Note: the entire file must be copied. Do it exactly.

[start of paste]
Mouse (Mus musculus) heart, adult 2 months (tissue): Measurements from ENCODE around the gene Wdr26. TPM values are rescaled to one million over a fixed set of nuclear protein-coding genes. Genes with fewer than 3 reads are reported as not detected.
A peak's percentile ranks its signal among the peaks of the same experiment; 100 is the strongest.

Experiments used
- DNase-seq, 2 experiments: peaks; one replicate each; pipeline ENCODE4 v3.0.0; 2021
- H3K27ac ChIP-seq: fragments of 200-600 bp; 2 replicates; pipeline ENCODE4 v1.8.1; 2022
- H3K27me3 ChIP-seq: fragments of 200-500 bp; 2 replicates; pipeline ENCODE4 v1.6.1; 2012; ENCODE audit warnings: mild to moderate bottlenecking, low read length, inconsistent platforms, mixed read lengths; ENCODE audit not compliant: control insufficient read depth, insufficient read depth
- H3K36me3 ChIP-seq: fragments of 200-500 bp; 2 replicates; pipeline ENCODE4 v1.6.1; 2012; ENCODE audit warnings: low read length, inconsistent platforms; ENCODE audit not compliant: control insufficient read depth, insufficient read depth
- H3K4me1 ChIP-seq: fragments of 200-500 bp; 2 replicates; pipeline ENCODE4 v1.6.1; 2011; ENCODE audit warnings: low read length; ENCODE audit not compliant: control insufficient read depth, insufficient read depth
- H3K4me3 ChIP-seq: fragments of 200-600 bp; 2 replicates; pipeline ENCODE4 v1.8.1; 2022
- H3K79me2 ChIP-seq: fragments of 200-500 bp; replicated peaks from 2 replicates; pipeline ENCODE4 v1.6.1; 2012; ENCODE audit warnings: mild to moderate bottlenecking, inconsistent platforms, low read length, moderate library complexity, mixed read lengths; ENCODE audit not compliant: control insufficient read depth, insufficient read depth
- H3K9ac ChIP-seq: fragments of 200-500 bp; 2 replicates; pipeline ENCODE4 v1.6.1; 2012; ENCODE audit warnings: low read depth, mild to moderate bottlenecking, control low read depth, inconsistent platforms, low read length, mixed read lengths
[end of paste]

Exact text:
Mouse (Mus musculus) heart, adult 2 months (tissue): Measurements from ENCODE around the gene Wdr26. TPM values are rescaled to one million over a fixed set of nuclear protein-coding genes. Genes with fewer than 3 reads are reported as not detected.
A peak's percentile ranks its signal among the peaks of the same experiment; 100 is the strongest.

Experiments used
- DNase-seq, 2 experiments: peaks; one replicate each; pipeline ENCODE4 v3.0.0; 2021
- H3K27ac ChIP-seq: fragments of 200-600 bp; 2 replicates; pipeline ENCODE4 v1.8.1; 2022
- H3K27me3 ChIP-seq: fragments of 200-500 bp; 2 replicates; pipeline ENCODE4 v1.6.1; 2012; ENCODE audit warnings: mild to moderate bottlenecking, low read length, inconsistent platforms, mixed read lengths; ENCODE audit not compliant: control insufficient read depth, insufficient read depth
- H3K36me3 ChIP-seq: fragments of 200-500 bp; 2 replicates; pipeline ENCODE4 v1.6.1; 2012; ENCODE audit warnings: low read length, inconsistent platforms; ENCODE audit not compliant: control insufficient read depth, insufficient read depth
- H3K4me1 ChIP-seq: fragments of 200-500 bp; 2 replicates; pipeline ENCODE4 v1.6.1; 2011; ENCODE audit warnings: low read length; ENCODE audit not compliant: control insufficient read depth, insufficient read depth
- H3K4me3 ChIP-seq: fragments of 200-600 bp; 2 replicates; pipeline ENCODE4 v1.8.1; 2022
- H3K79me2 ChIP-seq: fragments of 200-500 bp; replicated peaks from 2 replicates; pipeline ENCODE4 v1.6.1; 2012; ENCODE audit warnings: mild to moderate bottlenecking, inconsistent platforms, low read length, moderate library complexity, mixed read lengths; ENCODE audit not compliant: control insufficient read depth, insufficient read depth
- H3K9ac ChIP-seq: fragments of 200-500 bp; 2 replicates; pipeline ENCODE4 v1.6.1; 2012; ENCODE audit warnings: low read depth, mild to moderate bottlenecking, control low read depth, inconsistent platforms, low read length, mixed read lengths